Your play, if chosen, will go into 1 of 2 evenings of about 12 10-minute plays, for a total of about 24 plays per weekend. Each evening will comprise 2 acts of about 6 plays, with an intermission. Where Eagles Dare will provide shared scenery - rehearsal cubes, tables, chairs, etc. You must provide any hand props, which must be small enough to bring on - and take away after your show is over.• Where Eagles Dare will promote your play, but you should too.

• Tickets for anyone but the playwright and director are $20. The playwright is comped, natch (to the program that contains his/her show only). The director will also be comped. If there aren't enough seats to accommodate all patrons, they might seat playwrights and directors only for the act in which their plays appear. Tell all your friends and relatives to buy tickets in advance - they expect to sell out!• There will be no Equity showcases. There will be no reserved comps except press. There will be no other reservations except for tickets sold in advance through SmartTix.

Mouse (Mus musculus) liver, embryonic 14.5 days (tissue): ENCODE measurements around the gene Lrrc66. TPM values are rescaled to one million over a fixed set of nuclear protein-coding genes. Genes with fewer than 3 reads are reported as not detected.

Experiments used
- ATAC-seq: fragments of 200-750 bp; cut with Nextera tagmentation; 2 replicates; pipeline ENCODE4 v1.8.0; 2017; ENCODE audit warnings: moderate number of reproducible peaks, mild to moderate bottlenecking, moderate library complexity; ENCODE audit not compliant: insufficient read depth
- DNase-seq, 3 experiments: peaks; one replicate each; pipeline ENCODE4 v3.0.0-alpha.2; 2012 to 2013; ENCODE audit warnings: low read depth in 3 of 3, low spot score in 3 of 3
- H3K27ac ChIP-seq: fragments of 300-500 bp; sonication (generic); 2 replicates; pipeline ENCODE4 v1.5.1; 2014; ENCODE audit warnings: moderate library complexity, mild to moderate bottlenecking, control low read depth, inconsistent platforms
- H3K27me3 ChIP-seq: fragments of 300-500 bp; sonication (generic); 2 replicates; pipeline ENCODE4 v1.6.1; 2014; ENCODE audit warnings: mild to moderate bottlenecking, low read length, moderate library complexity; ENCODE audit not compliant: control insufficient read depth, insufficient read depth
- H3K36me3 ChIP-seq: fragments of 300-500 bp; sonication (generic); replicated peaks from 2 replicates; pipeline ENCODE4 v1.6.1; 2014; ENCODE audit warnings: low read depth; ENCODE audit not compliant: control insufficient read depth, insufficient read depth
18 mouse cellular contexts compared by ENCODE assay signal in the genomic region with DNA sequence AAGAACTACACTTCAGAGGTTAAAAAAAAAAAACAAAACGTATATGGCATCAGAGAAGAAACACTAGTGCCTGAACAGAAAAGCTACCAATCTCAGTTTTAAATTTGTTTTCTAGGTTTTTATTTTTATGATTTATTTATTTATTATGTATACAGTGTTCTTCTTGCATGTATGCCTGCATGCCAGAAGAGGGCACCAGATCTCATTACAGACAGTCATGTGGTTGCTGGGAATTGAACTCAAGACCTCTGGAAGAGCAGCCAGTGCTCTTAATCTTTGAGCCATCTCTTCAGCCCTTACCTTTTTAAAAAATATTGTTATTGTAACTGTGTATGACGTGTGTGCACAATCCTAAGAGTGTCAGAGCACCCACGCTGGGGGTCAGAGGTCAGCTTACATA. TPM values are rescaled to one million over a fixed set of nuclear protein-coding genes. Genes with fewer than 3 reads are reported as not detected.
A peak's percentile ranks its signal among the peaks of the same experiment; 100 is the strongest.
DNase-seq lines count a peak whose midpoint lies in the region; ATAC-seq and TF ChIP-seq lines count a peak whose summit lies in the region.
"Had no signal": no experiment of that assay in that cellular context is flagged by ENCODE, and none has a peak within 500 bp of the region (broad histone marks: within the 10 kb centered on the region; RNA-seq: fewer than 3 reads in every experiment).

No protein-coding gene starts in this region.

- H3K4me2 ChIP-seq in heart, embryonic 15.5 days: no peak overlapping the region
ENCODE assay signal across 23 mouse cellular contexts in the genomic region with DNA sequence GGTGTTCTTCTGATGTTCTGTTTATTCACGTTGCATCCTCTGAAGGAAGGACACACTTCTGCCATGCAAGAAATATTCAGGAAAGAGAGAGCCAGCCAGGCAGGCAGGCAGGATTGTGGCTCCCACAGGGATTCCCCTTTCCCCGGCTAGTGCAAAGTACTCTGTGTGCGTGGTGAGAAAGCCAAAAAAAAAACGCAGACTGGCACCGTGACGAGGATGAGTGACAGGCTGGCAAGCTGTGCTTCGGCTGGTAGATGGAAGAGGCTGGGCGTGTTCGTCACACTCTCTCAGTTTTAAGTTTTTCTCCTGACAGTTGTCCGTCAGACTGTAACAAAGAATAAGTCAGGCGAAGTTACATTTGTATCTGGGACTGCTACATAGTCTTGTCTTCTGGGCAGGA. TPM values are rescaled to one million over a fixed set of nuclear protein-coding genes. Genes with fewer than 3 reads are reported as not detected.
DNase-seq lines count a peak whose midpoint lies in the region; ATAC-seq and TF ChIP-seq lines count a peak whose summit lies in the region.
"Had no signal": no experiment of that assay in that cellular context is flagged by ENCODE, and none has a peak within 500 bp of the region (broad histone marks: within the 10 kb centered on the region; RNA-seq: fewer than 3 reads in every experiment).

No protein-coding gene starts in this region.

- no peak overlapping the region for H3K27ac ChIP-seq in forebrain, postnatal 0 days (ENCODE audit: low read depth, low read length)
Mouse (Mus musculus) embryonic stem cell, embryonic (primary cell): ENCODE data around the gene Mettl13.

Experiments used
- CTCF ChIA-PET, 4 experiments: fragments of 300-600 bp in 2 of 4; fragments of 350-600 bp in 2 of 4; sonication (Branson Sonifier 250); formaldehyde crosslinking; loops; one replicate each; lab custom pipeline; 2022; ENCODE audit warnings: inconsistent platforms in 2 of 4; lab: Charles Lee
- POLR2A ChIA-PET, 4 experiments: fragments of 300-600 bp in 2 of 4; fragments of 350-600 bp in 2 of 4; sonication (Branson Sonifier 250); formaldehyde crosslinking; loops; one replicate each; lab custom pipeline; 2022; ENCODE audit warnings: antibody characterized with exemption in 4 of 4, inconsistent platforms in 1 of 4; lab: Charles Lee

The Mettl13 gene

• Where Eagles Dare will endeavor to publish your play, unless you decline permission, in an anthology, at no charge to the playwright. (Royalties will be paid.)• When possible, a videographer will record the proceedings. Copies are $25 for a whole evening, with titles and credits, including an individual video file of your play (also with titles and credits) suitable for posting on the Web. So get that ten-minute play in to the first Where Eagles Dare Ten-minute Play Festival right away! Time's a-wasting!

Source: TRU

Call for Plays

Algonquin Theater is accepting submissions for their One-Act Festival (dates to be determined). The theme for this year's Festival is marriage. Marriage means different things to different people. Algonquin theater is looking for scripts about marriage - literal, metaphorical, conceptual, social or political. Scripts should be no longer than 20 minutes. Please email script in a single word document (no separate title pages or bios). Please do not send hard copies - they will not be read. Multiple scripts are accepted. Contact Deborah Grimberg at

Source: TRU

Lynn Nottage wins Pulitzer for Drama!